The Brilliance of Saul Bellow’s novella outlives the later rages of its creator.
Seize The Day, Saul Bellow’s novella about a failure desperate to find humanity separate from financial success is a masterpiece that outlives the demons of its creator. Published in 1956, it remains a stylistic tour de force, brimming with Joycean riffs, brilliant intensity, and an exquisite structure that was wildly experimental yet still fully contained. Rightly lionized in its time, Seize the Day has been overshadowed by Bellow’s later obsessions with blacks, feminists, and the LGBT community, but that-as true and ugly as it is-cannot take away the fact that he-at his best in this book-was as great a writer of prose fiction as there was in the 20th century.
The story centers on Tommy Wilhelm, a fortysomething who has failed as an actor, son, husband, father, and businessman. He begins the story alone, holed up in a hotel, a middle-aged boy who refuses to grow up. The book takes the tone of his quiet madness, a desperation realized not in cartoonish outburst, but in a realistic depiction of angst and failure. During the course of a day, Wilhelm has to come to terms with himself and his mistakes and does so in ways that are complicated, troubling — and heartfelt.
On the fourteenth floor, he looked for his father to enter the elevator; they often met at this hour, on the way to breakfast. If he worried about his appearance, it was mainly for his old father’s sake. But there was no stop on the fourteenth, and the elevator sank and sank. Then the smooth door opened and the great dark red uneven carpet that covered the lobby billowed toward Wilhelm’s feet.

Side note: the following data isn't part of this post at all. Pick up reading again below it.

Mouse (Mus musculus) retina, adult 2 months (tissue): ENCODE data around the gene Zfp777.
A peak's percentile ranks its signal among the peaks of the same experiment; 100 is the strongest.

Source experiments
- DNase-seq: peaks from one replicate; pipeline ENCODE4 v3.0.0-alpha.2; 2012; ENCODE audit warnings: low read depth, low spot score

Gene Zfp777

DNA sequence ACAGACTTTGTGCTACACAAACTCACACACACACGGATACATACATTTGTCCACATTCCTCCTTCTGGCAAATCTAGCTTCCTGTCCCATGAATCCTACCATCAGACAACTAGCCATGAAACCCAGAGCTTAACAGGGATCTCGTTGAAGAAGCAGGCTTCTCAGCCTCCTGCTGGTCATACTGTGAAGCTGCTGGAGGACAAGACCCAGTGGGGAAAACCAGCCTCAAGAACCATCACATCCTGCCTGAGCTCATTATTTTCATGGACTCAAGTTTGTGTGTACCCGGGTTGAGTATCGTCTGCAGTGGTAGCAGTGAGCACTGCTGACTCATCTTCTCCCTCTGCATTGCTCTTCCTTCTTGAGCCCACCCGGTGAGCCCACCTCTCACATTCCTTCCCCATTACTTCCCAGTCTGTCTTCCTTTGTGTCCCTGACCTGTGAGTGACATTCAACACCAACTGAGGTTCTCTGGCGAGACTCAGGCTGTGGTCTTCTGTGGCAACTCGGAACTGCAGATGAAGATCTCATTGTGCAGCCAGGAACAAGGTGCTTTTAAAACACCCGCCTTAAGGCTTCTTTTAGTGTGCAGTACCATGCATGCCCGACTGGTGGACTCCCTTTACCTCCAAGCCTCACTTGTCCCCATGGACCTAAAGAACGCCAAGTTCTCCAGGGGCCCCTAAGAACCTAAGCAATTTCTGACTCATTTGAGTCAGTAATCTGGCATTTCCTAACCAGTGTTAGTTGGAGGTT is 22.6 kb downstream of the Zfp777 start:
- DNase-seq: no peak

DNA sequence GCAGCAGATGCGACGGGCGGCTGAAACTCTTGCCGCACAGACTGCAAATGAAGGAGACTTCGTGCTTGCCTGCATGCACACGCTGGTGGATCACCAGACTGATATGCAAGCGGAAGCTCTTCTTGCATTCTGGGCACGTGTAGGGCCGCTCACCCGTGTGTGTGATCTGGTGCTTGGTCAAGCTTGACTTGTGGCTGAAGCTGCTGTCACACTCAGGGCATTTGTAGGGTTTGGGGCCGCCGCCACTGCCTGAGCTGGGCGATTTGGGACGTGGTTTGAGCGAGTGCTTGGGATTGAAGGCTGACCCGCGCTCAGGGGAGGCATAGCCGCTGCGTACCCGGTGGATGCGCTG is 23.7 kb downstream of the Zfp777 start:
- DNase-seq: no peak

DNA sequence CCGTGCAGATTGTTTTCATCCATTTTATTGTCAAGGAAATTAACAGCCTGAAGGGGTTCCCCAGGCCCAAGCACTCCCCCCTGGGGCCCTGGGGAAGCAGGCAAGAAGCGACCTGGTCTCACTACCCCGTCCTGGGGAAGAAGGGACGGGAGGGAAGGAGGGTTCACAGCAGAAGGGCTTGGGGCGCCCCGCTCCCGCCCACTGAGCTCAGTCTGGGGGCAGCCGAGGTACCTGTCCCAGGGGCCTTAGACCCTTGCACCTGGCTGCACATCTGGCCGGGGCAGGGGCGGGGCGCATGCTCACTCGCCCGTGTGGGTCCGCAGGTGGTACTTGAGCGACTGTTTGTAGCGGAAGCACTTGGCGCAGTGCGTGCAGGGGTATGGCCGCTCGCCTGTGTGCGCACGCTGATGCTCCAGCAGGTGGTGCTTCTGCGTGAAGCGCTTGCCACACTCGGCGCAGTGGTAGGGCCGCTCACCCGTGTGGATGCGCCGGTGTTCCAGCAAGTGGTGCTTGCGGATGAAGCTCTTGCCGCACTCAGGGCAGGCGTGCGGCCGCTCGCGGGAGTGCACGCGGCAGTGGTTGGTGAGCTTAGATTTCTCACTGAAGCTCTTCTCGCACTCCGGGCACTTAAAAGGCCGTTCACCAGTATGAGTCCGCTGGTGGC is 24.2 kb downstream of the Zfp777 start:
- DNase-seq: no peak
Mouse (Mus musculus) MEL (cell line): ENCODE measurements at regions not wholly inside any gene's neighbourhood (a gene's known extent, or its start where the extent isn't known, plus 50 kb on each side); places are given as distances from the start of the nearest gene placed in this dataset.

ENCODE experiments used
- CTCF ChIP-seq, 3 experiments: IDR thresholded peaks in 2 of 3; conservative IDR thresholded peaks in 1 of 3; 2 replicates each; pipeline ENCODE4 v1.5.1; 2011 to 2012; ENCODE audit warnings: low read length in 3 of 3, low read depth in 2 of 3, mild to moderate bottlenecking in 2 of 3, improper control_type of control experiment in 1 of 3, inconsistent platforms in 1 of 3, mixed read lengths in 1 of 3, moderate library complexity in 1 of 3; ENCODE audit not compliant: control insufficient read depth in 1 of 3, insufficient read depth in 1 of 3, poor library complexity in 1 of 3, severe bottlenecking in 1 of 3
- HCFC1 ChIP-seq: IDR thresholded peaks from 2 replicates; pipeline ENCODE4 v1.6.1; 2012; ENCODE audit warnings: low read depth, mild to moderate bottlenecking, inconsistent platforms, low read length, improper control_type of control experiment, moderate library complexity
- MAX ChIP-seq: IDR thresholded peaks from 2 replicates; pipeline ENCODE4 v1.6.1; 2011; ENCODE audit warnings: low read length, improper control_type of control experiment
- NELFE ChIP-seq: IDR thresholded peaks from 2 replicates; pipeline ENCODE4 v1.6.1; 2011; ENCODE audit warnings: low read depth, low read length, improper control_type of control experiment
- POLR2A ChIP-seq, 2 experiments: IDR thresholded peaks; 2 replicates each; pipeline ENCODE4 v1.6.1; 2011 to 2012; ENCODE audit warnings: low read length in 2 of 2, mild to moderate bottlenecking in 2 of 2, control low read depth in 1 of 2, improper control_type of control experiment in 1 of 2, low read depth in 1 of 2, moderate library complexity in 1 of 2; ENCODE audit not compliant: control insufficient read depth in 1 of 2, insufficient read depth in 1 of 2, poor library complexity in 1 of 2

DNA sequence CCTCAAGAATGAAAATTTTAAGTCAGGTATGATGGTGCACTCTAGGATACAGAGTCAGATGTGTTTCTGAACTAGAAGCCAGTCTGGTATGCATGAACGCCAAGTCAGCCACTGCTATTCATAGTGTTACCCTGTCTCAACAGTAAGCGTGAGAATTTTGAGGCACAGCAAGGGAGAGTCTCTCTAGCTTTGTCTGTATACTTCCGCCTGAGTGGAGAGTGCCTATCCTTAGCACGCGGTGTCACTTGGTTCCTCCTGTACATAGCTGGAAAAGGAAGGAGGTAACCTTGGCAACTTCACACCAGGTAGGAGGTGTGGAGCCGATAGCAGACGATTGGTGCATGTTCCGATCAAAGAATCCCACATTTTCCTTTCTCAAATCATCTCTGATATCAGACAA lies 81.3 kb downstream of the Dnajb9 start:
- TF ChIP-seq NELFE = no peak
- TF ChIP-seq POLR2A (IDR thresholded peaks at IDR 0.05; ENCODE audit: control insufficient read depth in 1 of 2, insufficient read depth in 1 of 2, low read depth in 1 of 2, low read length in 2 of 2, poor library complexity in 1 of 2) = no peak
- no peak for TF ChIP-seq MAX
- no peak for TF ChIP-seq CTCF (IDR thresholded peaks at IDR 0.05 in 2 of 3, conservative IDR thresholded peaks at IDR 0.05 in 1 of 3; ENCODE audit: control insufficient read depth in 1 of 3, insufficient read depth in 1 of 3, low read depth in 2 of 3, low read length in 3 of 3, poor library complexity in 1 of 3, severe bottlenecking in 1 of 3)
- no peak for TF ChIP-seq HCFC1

–from Seize The Day
What makes Seize the Day special is Bellow’s beautiful prose, fluent in both the formalism of Proust and street slang, the Talmud and Leaves of Grass, the highbrow tone of New York intellectualism, and the city cadences of the Chicago of his youth. It is the glue and the solvent for Wilhelm’s personal confessions, his jeremiads against the idea of financial success, and his introspection into his own failure. Bellow seems endlessly inventive, a master who does not bring the common and the academic together so much as create a style that rises above both conventions. This is the Saul Bellow who will last, the one who belongs in the pantheon of authors who expanded the territory of the story and gave it a new definition and texture.
As he got older, went through more divorces, and became warier and warier of the changes of the era, Bellow personalized the character of Wilhelm; repackaging him in novel after novel, taking him from the realm of literary creation and making him a political symbol. Without the creative foundation of fiction( I.E. flesh and blood characters and a main character that gets away from the author) a fiction writer is writing bad essays. And after 1964, Saul Bellow wrote a bunch of long essays about his ex-wives. He detoured to write an essay about a black criminal and a white hippie girl that he fantasized a horrible death for( Mr. Sammlers Planet). He detoured to write a REALLY long hatchet job on Delmore Schwartz that included him complaining bout his fame( Humboldt’s Gift). But mostly? Ex-Wives. Herzog. The Deans December. More Die Of Heartbreak. Ex-Wives. Even the novels that weren’t specifically about ex-wives had Saul Bellow talking about his five ex-wives.
Yet the original Wilhelm exists, and the novel in which he was created withstands — and should be divorced from — the diseased late rages of its author. In short, Seize the Day endures and will endure long after Bellow’s outbursts are resigned to history.